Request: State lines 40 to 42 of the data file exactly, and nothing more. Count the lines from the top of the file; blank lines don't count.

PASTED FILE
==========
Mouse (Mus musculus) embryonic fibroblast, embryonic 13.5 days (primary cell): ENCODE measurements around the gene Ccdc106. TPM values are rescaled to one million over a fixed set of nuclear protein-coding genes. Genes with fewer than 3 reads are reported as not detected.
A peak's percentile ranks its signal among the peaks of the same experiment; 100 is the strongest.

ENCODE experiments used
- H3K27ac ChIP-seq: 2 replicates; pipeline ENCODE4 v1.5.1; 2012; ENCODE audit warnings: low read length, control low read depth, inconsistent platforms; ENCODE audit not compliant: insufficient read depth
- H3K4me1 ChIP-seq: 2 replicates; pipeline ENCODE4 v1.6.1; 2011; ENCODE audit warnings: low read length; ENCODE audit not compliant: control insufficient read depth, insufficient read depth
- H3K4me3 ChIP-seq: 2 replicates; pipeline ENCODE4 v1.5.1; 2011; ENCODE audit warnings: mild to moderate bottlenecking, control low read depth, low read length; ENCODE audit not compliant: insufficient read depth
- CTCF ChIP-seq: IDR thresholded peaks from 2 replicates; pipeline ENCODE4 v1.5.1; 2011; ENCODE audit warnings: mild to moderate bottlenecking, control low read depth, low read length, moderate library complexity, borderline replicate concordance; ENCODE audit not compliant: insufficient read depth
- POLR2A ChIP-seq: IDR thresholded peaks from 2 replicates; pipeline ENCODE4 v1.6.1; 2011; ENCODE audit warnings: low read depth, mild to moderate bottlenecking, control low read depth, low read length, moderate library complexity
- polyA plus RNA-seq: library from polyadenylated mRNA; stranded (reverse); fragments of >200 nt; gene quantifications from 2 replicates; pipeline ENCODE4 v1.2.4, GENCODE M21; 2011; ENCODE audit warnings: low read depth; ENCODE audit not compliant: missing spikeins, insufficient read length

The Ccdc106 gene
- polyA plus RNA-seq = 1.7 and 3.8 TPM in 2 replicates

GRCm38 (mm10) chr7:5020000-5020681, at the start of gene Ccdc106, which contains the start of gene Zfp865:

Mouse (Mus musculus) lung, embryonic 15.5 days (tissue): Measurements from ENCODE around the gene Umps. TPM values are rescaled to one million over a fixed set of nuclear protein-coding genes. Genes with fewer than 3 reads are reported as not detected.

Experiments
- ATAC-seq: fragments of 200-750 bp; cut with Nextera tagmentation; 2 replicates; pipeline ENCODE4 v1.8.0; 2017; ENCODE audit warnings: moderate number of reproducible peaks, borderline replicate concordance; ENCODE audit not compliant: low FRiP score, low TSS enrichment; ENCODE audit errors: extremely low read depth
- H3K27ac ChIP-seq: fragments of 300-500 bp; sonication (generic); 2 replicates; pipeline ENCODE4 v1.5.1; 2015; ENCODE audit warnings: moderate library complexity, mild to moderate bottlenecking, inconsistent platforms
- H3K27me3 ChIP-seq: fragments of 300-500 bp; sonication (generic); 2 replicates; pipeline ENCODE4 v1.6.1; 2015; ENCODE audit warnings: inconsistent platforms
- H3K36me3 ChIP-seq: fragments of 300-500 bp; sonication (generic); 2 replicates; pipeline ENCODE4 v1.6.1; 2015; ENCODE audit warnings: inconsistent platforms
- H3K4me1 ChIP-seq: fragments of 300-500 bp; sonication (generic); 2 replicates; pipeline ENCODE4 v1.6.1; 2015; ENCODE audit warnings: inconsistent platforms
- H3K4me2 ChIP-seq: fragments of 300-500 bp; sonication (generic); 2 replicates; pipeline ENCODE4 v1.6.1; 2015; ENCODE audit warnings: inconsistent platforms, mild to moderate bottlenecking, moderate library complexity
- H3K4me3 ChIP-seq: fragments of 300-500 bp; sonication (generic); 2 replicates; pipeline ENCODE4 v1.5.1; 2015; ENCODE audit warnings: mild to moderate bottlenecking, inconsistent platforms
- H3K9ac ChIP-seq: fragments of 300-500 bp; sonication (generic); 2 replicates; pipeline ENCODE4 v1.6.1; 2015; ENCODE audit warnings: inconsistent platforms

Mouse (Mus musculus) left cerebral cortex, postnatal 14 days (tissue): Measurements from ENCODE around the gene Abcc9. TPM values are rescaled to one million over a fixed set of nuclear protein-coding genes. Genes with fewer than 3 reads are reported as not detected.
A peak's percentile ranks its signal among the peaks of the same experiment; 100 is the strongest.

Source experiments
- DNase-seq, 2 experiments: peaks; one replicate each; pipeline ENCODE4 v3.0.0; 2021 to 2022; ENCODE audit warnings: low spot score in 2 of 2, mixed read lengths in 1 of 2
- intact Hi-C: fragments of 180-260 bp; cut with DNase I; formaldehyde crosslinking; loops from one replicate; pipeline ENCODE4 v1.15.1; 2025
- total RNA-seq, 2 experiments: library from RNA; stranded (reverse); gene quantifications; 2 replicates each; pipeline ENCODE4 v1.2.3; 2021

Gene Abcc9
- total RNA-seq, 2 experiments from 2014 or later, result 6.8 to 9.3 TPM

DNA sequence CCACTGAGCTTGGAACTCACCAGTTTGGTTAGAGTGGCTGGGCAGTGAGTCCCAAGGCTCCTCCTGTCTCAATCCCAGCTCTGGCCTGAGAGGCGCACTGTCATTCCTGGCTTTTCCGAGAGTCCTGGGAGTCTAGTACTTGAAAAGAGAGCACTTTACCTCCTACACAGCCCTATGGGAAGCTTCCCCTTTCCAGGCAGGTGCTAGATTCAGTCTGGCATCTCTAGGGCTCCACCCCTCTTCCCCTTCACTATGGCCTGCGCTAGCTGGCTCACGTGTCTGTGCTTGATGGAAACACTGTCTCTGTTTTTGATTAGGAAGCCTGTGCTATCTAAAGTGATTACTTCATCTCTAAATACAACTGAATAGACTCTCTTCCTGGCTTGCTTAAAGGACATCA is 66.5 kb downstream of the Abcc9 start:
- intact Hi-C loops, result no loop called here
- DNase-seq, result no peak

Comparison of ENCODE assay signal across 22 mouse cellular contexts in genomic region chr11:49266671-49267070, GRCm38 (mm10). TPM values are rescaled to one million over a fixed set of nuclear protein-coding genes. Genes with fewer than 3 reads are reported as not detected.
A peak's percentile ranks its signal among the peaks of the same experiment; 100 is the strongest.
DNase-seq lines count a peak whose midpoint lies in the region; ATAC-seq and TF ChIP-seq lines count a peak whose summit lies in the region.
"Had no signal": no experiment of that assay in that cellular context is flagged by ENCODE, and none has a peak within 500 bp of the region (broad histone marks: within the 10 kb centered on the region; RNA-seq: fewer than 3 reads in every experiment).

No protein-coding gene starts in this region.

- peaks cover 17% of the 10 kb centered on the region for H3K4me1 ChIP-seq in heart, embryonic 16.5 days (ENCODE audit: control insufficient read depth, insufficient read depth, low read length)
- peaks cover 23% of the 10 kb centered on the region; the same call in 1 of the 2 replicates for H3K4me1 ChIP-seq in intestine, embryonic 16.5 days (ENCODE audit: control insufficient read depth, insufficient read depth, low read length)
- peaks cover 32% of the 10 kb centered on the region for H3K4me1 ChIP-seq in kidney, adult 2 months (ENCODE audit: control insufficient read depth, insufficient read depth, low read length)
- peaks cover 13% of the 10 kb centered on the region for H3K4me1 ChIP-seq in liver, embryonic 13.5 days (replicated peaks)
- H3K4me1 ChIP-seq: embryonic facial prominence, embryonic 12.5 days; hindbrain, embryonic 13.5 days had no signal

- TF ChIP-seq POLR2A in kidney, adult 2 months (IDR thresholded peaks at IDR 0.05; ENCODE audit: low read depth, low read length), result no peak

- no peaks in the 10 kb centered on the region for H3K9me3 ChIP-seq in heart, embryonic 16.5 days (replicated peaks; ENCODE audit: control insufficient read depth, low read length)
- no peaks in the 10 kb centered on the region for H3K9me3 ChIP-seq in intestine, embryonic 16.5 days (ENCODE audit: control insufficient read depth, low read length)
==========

- peaks cover 23% of the 10 kb centered on the region; the same call in 1 of the 2 replicates for H3K4me1 ChIP-seq in intestine, embryonic 16.5 days (ENCODE audit: control insufficient read depth, insufficient read depth, low read length)
- peaks cover 32% of the 10 kb centered on the region for H3K4me1 ChIP-seq in kidney, adult 2 months (ENCODE audit: control insufficient read depth, insufficient read depth, low read length)
- peaks cover 13% of the 10 kb centered on the region for H3K4me1 ChIP-seq in liver, embryonic 13.5 days (replicated peaks)